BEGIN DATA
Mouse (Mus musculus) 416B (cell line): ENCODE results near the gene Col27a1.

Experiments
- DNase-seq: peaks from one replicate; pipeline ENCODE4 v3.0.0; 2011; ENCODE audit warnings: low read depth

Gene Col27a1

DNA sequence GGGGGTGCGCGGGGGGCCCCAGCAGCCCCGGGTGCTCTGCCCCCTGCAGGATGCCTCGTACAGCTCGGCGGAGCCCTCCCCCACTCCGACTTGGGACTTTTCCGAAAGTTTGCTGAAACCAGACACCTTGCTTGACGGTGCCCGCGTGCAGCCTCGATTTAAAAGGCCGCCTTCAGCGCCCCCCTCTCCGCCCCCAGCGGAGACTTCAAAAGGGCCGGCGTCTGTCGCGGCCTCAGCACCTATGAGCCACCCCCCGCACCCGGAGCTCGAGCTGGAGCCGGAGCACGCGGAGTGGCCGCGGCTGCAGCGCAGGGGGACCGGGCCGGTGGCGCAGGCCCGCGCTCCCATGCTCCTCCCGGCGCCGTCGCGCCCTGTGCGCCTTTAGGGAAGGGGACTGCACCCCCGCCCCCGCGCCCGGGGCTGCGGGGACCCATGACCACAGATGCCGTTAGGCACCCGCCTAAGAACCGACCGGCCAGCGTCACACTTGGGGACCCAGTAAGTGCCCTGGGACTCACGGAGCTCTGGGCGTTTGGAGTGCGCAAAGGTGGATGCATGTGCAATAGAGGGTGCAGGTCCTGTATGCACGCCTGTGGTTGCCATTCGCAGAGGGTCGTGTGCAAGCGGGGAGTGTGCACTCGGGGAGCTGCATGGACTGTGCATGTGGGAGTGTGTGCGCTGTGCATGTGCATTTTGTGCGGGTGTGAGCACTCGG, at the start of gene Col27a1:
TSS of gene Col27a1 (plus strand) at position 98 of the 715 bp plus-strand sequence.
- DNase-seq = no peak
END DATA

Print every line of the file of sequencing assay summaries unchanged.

Mouse (Mus musculus) 416B (cell line): ENCODE results near the gene Col27a1.

Experiments
- DNase-seq: peaks from one replicate; pipeline ENCODE4 v3.0.0; 2011; ENCODE audit warnings: low read depth

Gene Col27a1

DNA sequence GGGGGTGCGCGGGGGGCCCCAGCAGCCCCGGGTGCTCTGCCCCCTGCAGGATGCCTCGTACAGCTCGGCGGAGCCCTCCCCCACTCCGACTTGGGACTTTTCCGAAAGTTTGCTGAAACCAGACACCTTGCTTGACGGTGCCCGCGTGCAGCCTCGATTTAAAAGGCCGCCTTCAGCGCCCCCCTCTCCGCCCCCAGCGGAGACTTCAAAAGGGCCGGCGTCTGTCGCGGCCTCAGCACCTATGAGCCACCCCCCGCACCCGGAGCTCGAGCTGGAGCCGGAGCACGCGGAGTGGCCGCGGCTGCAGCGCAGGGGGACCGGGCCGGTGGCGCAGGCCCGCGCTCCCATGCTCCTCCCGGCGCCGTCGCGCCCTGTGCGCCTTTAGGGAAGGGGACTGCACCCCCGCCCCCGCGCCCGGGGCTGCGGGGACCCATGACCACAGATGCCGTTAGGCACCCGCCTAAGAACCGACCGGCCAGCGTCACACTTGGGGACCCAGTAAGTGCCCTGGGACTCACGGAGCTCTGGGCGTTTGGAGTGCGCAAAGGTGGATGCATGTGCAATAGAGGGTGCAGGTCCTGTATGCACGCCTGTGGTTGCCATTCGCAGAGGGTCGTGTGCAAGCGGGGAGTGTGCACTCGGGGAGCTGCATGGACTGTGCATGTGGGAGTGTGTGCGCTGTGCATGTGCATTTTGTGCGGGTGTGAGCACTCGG, at the start of gene Col27a1:
TSS of gene Col27a1 (plus strand) at position 98 of the 715 bp plus-strand sequence.
- DNase-seq = no peak